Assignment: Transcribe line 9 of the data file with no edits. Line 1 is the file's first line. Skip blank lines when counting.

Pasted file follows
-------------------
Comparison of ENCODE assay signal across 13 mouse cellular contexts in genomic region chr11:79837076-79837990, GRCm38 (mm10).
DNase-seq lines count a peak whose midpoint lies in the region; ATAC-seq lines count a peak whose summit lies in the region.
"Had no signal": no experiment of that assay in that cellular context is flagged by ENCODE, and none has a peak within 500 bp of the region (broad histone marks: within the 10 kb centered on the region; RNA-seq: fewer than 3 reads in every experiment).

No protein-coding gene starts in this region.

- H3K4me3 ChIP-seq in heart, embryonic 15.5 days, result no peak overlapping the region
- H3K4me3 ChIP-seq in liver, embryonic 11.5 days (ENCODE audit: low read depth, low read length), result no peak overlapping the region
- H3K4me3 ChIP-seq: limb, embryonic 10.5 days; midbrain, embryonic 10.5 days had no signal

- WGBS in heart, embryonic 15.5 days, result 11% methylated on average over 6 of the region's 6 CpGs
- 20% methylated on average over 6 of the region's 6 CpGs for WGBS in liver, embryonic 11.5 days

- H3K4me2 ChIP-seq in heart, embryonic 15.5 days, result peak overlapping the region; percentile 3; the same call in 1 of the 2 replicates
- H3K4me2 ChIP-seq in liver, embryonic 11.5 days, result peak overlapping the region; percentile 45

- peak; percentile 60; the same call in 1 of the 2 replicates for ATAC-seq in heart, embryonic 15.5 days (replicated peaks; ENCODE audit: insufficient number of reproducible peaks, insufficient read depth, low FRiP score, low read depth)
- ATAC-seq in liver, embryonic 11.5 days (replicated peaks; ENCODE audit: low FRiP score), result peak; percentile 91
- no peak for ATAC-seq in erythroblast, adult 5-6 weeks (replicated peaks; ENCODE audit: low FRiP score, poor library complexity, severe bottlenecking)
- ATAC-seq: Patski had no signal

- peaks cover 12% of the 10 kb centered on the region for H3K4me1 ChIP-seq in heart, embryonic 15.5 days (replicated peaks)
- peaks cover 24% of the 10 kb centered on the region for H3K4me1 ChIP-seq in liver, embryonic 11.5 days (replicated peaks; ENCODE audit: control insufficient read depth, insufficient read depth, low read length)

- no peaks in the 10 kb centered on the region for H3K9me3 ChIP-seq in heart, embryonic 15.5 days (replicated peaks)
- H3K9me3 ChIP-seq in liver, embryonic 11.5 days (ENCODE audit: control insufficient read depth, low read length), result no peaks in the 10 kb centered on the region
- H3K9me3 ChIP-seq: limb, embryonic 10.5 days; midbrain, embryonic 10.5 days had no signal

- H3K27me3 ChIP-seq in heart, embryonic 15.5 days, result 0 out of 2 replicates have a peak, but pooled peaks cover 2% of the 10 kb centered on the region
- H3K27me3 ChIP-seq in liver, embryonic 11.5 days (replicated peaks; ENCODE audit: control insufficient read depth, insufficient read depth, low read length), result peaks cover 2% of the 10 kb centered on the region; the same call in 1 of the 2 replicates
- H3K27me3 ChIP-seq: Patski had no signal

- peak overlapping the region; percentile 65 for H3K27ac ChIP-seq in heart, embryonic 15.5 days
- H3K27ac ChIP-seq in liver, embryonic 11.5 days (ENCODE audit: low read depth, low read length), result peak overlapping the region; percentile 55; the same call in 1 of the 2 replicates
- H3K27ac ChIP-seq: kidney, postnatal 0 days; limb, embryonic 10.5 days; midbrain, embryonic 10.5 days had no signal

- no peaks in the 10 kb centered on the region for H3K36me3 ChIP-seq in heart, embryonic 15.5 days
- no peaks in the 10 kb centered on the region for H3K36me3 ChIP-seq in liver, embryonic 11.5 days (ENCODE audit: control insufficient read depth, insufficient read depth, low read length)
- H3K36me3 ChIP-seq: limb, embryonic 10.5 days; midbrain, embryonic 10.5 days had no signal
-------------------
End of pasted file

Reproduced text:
- 20% methylated on average over 6 of the region's 6 CpGs for WGBS in liver, embryonic 11.5 days